The recession on Main Street has shown no signs of letting up, and in response, more and more students are choosing community colleges for the low cost, resulting in the need for community college financial aid.
The average cost of attending a private university is $20,000, while a community college on average costs about $5,000, saving the college-goer roughly $15,000. The price difference has been noticed by high school graduates all over the nation, and increased enrollment in community colleges in Ohio to Iowa, from Oregon to Michigan reflect this trend.
Community college is significantly less expensive than a private university, and can be even cheaper once you take into account all of the community college financial aid opportunities available to students. Many students, however, don't take advantage of community college financial aid because they don't know about it. Some students don't even fill out a FAFSA because they assume there is no aid for community college enrollees considering the low cost of community college. Last year California students didn't use $500 million in such aid because they didn't know community college financial aid existed.
There are many community college financial aid options available to students considering attending a community college. While some community colleges might not have a loan adviser, every community college enrollee should start by filling out their FAFSA. By filling out a FAFSA, students gain access to Stafford Loans, Perkins Loans, and PLUS loans. While filling out the FAFSA may initially look daunting, the walk-through on the official website is extremely helpful and eases the process.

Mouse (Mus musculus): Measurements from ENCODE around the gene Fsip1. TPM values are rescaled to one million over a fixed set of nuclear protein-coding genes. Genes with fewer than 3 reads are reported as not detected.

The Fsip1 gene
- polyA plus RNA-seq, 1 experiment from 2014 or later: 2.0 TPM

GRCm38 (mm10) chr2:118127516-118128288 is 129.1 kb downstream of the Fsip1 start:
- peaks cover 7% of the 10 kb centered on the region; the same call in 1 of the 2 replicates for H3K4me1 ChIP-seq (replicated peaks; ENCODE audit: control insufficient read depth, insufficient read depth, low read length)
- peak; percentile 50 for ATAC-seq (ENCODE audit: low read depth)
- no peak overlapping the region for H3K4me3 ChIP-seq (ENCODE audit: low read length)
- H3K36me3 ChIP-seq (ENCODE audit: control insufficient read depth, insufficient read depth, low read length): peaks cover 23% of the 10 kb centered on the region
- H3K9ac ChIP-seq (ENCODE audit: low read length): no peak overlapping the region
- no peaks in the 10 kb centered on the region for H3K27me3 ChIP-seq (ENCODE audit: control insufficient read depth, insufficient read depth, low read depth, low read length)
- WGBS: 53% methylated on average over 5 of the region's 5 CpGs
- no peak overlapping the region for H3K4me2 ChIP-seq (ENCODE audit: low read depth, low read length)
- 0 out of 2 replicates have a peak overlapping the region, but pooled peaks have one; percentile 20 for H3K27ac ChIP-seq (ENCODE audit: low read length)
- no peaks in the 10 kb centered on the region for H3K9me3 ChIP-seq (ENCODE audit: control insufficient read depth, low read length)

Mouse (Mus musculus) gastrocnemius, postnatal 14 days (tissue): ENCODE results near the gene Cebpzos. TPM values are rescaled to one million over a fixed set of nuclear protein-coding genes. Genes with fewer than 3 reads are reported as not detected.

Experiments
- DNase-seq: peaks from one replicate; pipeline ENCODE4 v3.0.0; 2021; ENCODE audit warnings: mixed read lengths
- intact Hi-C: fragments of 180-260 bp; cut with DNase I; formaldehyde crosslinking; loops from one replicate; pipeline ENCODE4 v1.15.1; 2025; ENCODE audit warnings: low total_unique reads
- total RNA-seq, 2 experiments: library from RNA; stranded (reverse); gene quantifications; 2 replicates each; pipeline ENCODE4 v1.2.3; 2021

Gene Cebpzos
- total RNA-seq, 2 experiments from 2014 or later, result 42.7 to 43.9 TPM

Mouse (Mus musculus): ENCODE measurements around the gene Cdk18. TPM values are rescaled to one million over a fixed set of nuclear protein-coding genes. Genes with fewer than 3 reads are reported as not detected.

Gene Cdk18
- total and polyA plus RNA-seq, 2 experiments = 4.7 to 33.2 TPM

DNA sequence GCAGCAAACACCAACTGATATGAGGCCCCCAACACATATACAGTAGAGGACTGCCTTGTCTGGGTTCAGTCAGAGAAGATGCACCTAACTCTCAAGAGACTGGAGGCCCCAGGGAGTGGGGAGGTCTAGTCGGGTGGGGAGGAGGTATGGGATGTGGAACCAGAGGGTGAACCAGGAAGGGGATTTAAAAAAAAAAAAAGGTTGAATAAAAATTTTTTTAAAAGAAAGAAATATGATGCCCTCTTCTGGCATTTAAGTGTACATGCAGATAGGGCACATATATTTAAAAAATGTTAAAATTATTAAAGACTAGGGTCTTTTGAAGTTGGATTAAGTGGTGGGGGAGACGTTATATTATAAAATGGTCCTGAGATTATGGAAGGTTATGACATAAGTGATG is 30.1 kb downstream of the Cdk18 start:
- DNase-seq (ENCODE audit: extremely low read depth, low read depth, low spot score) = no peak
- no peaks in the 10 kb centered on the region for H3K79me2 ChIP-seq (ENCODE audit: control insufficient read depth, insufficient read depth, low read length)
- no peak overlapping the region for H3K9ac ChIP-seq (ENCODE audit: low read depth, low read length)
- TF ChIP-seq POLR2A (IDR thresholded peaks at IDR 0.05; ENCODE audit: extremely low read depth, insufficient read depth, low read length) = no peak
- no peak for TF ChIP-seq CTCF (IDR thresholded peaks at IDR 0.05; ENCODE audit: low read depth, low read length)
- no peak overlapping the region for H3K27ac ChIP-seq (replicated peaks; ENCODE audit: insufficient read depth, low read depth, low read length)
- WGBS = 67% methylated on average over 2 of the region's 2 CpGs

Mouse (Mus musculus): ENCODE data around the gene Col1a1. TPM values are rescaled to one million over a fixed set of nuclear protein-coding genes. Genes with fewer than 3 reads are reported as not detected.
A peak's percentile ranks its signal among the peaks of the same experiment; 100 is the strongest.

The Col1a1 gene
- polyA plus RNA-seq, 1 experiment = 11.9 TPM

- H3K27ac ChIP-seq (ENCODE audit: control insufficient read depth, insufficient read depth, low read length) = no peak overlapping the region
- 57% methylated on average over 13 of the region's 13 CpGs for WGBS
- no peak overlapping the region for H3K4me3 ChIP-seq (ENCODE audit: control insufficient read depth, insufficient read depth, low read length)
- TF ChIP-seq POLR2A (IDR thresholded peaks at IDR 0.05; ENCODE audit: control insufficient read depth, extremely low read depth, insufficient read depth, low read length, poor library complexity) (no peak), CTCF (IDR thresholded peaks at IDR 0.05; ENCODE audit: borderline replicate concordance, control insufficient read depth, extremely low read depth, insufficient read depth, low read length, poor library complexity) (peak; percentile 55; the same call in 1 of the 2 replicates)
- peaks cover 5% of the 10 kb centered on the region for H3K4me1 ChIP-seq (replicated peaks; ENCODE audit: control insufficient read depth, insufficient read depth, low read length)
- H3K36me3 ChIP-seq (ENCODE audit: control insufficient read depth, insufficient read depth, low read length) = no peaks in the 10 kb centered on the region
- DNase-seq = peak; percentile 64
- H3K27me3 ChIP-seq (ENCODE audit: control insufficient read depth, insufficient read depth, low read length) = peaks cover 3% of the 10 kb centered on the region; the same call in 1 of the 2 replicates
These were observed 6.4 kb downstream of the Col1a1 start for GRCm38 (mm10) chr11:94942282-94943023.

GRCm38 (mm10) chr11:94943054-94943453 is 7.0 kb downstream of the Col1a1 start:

Almost every student in the United States qualifies for some type of Stafford Loan, be it subsidized or unsubsidized as community college financial aid. By 2012, the interest rate on Stafford Loans will be fixed at 3.4% (a bargain considering private loans), making the Stafford Loan one of the best options for community college financial aid. The Perkins Loan is another great option for students from economically poor households, as the Perkins Loan also has a low interest rate and a nine-month grace period (as opposed to six months). Another perk of the Perkins Loan: If you decide to become a teacher, you don't have to pay back the loan. The Perkins Loan is handed out on a first-come-first-serve basis so make sure to enroll in your community college early.
Another option for community college financial aid is the Federal Direct Parent (PLUS) Loans. As the name implies, this type of community college financial aid is for the parents. There are no set limits on how much a parent can borrow, as this loan is designed to cover the rest of the costs of college not covered by an existing financial aid package.
If you are eligible, one of the best forms of community college financial aid comes in the form of Pell Grants. Pell Grants are obtained by filling out your FAFSA, and are grants- meaning, you don't have to pay them back, ever. Pell Grants are awarded to students demonstrating significant financial needs.
Ashamed to go to a community college? Don't be. Attending your first two years at a community college then transferring to a four-year university is one of the smartest moves you can make from a money saving standpoint. Just be sure to double-check to see if your credits transfer over, so you are not wasting time and money. These "10 Tips for Transferring From a Community College" from last year are worth the read.
Community college financial aid becoming a necessity